This chapter describes the calculations required to create random samples from distributions. This is fundamental to modellers who wish to use the Excel/VBA approach, but relevant only as a background for those using @RISK (who may choose to skim or skip this chapter). In traditional statistics (and in Excel), distribution functions return a measure of relative or cumulative probability at a particular value of the variable (rather than a random sample), whereas in @RISK, distribution functions directly return samples (rather than probability information).

As described in Chapter 8 (see Figure 8.8), random samples can be created explicitly by inversion of the cumulative distribution function, involving two steps:

- The creation of a random sample from a (standard) uniform continuous distribution, i.e. of a random value between zero and one (0% and 100%). In Excel, this can be done using the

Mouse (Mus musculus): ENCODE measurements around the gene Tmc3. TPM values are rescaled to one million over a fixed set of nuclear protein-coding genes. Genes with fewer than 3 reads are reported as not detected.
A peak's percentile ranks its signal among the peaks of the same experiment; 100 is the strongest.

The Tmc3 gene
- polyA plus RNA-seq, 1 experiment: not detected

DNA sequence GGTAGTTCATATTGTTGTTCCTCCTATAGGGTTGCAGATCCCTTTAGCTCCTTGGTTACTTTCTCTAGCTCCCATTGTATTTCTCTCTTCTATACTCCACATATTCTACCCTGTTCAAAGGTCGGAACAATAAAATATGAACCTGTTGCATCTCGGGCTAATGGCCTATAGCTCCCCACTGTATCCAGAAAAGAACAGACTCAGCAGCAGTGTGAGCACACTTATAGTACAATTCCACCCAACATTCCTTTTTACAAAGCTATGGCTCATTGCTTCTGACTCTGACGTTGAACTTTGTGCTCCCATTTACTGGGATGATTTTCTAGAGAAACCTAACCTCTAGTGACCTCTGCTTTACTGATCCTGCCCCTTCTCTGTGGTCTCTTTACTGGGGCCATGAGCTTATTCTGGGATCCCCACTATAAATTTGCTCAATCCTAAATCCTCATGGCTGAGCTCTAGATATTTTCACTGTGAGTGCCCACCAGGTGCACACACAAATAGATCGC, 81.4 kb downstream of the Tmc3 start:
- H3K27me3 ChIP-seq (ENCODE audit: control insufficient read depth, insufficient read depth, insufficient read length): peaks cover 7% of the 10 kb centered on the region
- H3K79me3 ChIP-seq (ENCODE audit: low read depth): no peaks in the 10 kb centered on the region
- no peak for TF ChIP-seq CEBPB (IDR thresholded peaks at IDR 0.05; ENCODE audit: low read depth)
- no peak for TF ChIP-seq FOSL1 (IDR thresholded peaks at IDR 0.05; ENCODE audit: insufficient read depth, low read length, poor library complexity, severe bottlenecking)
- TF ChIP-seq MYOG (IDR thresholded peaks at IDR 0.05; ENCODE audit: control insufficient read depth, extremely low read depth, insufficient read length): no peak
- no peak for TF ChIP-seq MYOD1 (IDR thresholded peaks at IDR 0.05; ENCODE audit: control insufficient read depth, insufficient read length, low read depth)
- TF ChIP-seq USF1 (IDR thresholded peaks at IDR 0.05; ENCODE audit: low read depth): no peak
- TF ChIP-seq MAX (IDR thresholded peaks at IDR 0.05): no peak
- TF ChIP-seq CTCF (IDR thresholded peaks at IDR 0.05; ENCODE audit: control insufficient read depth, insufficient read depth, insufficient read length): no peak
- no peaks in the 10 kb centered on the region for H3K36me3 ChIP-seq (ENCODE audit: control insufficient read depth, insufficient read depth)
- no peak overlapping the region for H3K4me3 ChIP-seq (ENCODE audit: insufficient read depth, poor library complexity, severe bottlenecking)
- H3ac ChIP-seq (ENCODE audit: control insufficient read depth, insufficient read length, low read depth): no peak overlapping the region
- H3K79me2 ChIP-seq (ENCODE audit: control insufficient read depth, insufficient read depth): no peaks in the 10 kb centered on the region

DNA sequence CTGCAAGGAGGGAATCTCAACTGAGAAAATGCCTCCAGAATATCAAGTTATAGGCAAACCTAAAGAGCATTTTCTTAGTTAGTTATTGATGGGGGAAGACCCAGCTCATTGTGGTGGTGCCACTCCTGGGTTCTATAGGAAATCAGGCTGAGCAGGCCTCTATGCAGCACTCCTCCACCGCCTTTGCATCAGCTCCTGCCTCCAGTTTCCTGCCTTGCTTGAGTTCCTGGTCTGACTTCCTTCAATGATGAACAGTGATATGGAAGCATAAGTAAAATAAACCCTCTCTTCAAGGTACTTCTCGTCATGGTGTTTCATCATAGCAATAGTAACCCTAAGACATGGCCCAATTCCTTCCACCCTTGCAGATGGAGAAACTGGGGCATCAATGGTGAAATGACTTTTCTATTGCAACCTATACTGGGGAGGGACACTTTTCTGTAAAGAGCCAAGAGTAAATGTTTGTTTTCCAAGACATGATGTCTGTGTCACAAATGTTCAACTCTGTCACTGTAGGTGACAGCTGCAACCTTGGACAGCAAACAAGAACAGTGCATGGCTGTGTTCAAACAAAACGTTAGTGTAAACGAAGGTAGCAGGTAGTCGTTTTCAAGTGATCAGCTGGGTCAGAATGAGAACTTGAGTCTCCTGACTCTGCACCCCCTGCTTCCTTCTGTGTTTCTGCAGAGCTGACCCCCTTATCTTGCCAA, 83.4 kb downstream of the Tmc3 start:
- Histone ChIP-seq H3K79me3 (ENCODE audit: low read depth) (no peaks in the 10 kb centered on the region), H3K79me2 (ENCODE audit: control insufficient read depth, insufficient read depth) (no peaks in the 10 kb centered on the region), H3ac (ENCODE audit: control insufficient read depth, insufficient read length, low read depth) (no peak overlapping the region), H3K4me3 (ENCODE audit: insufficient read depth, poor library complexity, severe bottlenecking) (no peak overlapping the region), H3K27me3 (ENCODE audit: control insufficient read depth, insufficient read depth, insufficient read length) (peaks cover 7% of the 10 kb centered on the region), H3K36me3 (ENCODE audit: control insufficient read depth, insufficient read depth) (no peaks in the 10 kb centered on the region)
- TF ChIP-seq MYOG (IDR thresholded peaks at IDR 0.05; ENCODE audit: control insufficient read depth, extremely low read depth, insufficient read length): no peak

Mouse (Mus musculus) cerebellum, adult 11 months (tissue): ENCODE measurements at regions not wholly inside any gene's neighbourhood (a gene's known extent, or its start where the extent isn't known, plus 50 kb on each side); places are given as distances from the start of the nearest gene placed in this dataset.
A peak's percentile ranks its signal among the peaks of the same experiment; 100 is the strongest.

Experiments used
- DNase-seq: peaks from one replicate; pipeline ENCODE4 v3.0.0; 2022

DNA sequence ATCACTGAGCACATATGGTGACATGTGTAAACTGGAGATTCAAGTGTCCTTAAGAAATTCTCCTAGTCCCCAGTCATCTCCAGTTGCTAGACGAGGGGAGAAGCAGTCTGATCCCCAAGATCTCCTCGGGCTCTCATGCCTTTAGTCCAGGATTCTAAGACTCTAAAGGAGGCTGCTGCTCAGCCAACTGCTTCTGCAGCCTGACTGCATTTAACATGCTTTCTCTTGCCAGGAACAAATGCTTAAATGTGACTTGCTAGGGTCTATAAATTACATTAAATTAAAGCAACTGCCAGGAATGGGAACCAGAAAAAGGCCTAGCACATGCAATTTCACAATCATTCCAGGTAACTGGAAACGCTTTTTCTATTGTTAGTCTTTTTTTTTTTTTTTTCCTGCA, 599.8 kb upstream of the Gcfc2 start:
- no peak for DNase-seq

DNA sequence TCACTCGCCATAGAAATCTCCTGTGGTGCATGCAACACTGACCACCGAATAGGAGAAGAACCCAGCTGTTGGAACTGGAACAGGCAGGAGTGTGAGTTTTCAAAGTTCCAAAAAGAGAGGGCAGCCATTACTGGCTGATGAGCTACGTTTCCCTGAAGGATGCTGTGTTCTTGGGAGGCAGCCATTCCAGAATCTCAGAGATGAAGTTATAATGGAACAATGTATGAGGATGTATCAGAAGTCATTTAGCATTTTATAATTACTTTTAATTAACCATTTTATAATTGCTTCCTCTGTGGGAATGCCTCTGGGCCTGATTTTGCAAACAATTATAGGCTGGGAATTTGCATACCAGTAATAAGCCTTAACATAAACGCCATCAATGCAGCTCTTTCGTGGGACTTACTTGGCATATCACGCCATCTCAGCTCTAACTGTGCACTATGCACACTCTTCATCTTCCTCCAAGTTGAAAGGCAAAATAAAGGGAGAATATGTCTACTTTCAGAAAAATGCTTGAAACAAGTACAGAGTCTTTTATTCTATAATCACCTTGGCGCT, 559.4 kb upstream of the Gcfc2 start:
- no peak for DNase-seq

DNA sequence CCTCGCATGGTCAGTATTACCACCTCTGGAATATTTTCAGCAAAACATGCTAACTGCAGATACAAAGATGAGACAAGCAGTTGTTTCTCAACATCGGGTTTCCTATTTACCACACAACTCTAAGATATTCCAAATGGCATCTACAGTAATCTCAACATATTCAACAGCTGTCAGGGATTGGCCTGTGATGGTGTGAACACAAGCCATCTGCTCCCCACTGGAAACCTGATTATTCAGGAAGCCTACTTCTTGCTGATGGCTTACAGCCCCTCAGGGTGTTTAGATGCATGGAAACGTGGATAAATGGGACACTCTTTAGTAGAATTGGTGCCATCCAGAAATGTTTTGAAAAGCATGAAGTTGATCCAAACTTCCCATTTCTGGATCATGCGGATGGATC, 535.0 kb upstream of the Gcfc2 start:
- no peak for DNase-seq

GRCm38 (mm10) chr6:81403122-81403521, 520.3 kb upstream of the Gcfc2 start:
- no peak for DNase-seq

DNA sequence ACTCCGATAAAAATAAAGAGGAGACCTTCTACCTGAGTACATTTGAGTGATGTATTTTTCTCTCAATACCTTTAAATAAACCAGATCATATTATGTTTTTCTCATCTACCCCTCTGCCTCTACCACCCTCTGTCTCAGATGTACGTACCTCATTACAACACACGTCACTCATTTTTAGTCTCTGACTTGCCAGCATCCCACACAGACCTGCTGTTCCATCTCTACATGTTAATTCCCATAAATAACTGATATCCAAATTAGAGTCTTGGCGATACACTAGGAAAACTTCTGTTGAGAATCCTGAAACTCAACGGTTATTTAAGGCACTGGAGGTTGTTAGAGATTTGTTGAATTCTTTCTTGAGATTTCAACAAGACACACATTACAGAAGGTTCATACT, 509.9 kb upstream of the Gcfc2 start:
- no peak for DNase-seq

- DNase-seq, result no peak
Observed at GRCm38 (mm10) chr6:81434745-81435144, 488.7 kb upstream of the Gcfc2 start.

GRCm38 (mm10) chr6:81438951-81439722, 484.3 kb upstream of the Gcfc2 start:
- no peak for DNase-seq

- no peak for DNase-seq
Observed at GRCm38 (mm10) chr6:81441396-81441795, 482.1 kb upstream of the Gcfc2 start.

**RAND**() function. - The calculation of the associated percentile of the distribution.

Recall from Chapter 9 that a cumulative distribution is a function, *F*, that evaluates the cumulated probability, *P*, up to the point *x*:

where Par1, Par2… are the parameters of the distribution (e.g. *μ*, *σ*, *α*, *β*, *λ*, Min, ML, Max).

The inversion process involves finding, for any value of *P*, the corresponding *x*-value. Although one may conceive of this as requiring ...

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